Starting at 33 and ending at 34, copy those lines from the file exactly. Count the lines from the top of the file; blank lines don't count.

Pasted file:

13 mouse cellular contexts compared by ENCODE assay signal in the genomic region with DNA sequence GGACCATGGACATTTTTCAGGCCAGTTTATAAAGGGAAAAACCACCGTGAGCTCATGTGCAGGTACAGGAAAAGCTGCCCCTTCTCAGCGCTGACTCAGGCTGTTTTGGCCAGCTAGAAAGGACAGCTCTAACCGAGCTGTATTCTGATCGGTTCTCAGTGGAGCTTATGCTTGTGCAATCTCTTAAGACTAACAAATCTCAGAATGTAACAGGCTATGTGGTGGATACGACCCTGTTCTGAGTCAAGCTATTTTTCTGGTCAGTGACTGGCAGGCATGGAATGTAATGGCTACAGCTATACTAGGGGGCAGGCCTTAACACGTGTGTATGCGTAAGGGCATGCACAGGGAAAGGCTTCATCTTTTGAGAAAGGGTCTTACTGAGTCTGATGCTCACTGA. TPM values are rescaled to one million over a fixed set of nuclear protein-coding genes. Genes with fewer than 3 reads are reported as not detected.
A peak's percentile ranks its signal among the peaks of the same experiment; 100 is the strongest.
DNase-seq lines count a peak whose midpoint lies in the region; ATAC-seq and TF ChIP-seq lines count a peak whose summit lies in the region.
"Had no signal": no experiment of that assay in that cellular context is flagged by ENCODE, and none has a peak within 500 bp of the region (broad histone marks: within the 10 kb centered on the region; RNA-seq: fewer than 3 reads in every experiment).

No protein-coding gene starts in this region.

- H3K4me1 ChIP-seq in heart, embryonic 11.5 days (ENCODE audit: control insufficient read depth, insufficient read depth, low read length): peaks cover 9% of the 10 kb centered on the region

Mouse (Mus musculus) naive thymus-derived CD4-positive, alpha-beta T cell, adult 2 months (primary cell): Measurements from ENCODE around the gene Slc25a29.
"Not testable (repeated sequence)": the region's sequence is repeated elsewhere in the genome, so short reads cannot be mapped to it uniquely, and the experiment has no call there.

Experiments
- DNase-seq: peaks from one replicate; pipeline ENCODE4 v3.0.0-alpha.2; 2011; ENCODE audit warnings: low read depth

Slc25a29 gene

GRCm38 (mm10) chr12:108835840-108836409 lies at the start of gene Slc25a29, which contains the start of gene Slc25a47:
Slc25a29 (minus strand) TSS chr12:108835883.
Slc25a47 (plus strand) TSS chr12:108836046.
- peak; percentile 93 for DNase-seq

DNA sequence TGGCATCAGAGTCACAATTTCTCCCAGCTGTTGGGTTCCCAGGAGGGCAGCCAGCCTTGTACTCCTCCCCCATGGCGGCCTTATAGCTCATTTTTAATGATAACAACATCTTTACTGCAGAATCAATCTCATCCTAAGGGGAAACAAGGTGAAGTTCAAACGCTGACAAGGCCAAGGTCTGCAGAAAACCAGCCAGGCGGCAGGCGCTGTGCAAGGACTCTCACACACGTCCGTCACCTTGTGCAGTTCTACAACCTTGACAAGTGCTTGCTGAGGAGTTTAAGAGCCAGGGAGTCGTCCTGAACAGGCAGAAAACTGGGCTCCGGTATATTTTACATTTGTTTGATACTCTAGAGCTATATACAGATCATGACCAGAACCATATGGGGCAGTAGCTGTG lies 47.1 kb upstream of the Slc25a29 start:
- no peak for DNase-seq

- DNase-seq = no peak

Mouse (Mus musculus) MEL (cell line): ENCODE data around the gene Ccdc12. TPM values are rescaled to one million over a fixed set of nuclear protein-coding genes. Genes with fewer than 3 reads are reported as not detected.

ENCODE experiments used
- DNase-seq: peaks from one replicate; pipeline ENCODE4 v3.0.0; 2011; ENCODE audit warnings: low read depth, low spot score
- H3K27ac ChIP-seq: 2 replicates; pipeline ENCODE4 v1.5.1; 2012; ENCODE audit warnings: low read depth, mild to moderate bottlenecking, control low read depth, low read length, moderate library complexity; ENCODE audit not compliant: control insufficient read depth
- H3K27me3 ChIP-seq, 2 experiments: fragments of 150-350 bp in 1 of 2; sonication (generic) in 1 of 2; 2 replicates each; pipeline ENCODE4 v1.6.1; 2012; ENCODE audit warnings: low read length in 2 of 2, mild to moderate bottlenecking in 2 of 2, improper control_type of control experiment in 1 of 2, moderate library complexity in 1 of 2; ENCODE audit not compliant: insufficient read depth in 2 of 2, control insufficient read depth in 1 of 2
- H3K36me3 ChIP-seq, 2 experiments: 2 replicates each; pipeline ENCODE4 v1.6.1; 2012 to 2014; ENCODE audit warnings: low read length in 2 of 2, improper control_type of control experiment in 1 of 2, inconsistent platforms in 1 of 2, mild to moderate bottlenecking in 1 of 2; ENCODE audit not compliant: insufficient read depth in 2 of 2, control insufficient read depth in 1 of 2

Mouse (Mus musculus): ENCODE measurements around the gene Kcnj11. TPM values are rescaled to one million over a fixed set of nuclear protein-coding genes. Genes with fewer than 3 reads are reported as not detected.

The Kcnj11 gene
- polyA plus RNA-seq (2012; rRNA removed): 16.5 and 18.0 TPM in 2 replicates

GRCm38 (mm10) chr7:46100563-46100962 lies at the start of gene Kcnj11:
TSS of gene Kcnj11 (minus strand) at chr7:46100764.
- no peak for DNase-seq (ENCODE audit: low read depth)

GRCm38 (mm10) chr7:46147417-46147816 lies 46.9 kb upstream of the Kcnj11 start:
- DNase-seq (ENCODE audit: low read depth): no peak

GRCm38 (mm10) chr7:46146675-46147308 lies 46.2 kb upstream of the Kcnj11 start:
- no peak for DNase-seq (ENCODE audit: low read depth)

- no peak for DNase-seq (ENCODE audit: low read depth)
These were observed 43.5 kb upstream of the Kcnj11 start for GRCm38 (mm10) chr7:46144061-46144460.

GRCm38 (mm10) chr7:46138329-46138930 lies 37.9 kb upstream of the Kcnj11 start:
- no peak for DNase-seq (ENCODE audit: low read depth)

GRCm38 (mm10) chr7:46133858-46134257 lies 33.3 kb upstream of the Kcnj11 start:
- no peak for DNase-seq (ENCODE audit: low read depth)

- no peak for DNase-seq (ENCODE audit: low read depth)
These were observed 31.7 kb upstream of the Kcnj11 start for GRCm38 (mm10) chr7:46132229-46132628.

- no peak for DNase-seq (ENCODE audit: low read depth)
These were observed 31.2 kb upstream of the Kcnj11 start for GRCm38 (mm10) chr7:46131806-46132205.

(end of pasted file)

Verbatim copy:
GRCm38 (mm10) chr7:46146675-46147308 lies 46.2 kb upstream of the Kcnj11 start:
- no peak for DNase-seq (ENCODE audit: low read depth)